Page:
Wednesday, October 28, 2015


Dinner and a Movie

Goosebumps in a Black Barn

By Steve Herte

It's autumn so I've closed up our attic for the winter. We've had cold weather but not a hard freeze yet (the dahlias are still green and growing). My Christmas cactuses are back in the house and the little one has at least 10 buds on it already. The trees are just starting to turn color and the evenings have that beautiful glancing sunlight and warm smell of leaves. I'm ready for Halloween.

Speaking of Halloween brings me to the movie this past Friday night. Several good costume ideas there. Unfortunately, I'm not built like the werewolf. But I had a good time watching him. And where else can one enjoy an autumn dinner than in a barn? Enjoy!

Goosebumps (Columbia, 2015) – Director: Rob Letterman. Writers: Darren Lemke (s/p); Scott Alexander, Larry Karaszewski (story). R.L. Stine (Goosebumps books). Stars: Jack Black, Dylan Minnette, Odeya Rush, Ryan Lee, Amy Ryan, Jillian Bell, Ken Marino, Halston Sage, Steven Krueger, Keith Arthur Bolden, Amanda Lund, Timothy Simons, Karan Soni, R.L. Stine, & Caleb Emery. Color and 3D, rated PG, 103 minutes.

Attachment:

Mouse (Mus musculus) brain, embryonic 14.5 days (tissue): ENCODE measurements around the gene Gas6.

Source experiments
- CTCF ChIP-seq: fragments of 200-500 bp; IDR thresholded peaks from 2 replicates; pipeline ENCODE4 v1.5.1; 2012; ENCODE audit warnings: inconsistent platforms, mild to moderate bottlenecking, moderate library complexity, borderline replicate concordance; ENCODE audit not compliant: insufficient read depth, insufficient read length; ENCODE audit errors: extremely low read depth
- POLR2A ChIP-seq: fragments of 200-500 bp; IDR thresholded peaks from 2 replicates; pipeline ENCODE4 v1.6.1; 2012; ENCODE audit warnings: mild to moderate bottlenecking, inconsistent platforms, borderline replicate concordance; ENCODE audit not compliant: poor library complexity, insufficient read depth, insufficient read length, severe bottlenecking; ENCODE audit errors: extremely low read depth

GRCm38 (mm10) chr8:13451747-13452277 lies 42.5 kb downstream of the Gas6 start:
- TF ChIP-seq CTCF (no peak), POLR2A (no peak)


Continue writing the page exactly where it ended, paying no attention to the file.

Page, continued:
In the opening scene we see a car with a U-Haul trailer heading down the highway to Madison, Delaware. Gale Cooper (Ryan) is driving and her son (Minette) sits wondering what kind of a nowhere place they’re moving into. His Dad died a year ago and now he has to move, start a new school and meet new friends and neighbors. Upon arrival at the house, Zach is unloading boxes when one dumps its contents on the sidewalk through the bottom. The window in the house next door opens and Hannah (Rush) welcomes him to the neighborhood. Zach is pleased to see such a pretty girl next door, until a crazy, stern man (Black) replaces her at the window and warns him to stay away from her and he or “something very bad” might happen.